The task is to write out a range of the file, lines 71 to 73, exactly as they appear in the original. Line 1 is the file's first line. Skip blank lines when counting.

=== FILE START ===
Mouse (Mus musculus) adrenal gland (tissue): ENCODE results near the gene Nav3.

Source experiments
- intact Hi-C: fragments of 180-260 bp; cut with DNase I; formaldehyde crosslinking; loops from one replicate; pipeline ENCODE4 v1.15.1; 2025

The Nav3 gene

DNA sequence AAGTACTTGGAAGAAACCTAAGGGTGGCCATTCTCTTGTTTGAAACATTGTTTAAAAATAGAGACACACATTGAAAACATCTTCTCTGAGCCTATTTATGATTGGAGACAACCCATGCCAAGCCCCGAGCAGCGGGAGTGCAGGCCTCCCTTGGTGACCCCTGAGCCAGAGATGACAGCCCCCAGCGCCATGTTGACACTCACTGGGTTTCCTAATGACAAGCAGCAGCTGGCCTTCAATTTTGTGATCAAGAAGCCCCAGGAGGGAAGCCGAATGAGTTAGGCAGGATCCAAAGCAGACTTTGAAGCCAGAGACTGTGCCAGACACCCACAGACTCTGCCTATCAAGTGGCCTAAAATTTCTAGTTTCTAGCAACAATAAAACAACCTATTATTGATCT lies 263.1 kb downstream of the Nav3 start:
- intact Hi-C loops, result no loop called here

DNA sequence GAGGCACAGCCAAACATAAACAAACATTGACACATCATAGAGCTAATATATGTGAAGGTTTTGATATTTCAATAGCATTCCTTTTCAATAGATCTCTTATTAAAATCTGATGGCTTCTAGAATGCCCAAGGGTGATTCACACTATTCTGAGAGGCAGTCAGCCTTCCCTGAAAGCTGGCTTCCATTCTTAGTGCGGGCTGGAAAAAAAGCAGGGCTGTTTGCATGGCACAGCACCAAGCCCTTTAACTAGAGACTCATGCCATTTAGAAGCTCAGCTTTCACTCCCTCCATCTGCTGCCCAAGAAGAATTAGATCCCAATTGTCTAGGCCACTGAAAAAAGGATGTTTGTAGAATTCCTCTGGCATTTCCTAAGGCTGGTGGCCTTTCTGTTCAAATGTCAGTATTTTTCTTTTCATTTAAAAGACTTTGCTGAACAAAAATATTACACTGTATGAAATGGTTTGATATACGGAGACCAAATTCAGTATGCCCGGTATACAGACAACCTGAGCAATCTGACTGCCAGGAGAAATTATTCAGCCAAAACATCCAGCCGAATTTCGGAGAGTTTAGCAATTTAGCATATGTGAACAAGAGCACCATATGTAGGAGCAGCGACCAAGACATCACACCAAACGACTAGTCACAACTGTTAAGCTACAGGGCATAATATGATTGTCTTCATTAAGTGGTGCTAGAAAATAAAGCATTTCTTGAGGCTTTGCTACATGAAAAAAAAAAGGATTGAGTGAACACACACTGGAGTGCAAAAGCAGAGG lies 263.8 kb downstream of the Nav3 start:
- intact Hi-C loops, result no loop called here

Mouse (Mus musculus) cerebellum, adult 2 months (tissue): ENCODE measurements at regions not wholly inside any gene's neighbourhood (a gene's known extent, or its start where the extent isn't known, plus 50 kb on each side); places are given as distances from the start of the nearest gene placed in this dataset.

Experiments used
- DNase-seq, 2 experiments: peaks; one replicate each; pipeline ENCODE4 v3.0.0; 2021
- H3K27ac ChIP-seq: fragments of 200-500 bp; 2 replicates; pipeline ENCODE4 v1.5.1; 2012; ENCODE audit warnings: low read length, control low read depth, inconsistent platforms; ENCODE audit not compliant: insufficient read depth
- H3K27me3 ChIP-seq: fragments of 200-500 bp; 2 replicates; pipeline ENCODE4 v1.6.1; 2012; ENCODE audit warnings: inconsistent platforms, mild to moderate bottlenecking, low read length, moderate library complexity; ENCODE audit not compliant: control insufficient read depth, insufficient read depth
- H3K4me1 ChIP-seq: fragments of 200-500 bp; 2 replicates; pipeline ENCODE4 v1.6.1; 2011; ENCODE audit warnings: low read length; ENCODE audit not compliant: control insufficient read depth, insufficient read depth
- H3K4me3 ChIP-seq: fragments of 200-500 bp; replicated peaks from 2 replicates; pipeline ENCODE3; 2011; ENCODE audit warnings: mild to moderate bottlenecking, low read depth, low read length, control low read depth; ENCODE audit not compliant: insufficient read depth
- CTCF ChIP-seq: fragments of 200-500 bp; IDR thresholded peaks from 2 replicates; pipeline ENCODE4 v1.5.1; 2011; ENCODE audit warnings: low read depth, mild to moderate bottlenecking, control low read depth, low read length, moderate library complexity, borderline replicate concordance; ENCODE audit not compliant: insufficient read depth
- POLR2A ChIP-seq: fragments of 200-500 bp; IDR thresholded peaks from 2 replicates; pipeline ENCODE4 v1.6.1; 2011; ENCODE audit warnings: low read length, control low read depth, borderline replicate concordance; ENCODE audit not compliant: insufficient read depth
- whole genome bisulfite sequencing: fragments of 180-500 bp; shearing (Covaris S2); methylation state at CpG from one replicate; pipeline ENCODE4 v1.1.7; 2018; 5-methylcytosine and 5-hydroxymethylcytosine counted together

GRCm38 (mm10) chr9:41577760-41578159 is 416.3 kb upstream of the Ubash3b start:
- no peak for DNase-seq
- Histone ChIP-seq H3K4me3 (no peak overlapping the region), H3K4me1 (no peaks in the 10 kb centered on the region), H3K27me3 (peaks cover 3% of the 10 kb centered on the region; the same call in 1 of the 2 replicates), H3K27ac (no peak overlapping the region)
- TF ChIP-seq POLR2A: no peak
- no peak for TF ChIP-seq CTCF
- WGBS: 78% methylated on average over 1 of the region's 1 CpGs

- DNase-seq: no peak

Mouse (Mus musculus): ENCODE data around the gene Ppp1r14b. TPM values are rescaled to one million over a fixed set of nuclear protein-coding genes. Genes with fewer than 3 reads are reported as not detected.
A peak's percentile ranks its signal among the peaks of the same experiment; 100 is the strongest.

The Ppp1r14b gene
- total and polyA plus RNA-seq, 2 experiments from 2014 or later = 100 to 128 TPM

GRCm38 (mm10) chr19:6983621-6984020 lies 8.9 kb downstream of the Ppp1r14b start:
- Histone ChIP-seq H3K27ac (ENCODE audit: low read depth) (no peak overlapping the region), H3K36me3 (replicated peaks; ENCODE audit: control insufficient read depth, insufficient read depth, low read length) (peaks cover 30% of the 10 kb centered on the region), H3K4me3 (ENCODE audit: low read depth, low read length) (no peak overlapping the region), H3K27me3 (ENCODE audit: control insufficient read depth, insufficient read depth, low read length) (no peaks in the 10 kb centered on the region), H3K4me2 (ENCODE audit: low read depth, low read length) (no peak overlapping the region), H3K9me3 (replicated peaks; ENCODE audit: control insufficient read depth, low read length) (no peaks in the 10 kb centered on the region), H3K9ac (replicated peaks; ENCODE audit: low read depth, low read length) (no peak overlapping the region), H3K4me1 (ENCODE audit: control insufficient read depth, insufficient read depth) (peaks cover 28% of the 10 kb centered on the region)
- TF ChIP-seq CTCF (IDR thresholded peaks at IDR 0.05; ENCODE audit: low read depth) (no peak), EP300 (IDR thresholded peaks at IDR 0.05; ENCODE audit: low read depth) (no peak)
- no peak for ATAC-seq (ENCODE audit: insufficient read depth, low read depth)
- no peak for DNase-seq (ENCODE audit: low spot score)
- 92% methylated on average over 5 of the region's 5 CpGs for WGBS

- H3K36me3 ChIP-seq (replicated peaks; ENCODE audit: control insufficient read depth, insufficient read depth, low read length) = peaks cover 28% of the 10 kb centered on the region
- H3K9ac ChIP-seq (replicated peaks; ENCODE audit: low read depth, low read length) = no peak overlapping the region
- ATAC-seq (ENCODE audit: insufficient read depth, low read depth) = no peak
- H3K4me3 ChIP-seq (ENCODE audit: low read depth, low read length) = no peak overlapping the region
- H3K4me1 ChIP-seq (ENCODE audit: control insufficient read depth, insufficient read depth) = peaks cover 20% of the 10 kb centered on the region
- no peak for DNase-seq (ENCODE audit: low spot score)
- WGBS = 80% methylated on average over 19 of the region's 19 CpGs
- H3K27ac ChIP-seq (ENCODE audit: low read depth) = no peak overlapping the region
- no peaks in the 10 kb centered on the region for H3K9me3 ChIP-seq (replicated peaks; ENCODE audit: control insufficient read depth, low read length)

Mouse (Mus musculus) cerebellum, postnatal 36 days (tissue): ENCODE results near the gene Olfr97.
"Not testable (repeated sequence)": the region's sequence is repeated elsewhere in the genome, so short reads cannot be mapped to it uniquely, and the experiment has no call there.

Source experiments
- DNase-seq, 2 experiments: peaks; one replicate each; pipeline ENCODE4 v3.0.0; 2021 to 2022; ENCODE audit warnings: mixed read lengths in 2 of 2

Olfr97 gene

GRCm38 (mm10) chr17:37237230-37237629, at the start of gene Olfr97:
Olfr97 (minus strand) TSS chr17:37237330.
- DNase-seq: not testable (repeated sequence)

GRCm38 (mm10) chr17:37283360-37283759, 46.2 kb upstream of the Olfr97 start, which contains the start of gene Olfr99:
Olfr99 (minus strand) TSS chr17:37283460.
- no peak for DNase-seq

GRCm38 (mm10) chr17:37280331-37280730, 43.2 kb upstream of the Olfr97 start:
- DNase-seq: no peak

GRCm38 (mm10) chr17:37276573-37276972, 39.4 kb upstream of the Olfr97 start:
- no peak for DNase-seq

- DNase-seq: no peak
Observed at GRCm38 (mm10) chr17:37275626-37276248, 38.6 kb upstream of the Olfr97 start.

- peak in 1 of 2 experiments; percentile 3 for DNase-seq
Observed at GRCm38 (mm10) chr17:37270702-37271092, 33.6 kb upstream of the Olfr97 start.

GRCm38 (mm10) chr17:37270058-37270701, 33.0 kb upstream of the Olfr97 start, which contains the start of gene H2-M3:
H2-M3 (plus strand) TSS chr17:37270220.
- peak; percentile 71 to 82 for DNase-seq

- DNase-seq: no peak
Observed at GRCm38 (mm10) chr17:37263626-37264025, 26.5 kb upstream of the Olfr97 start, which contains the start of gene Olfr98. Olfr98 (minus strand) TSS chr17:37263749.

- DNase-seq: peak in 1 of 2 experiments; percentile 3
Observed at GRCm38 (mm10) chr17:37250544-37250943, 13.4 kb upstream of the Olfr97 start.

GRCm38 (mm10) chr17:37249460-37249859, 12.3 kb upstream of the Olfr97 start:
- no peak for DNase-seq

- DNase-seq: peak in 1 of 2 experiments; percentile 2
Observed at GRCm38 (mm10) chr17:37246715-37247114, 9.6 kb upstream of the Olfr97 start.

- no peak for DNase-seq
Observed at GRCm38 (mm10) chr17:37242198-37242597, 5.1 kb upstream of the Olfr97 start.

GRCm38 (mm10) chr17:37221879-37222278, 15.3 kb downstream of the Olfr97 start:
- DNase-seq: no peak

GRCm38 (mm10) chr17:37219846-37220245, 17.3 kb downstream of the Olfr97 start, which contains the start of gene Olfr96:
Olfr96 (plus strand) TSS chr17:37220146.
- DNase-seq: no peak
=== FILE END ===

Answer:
GRCm38 (mm10) chr17:37249460-37249859, 12.3 kb upstream of the Olfr97 start:
- no peak for DNase-seq

- DNase-seq: peak in 1 of 2 experiments; percentile 2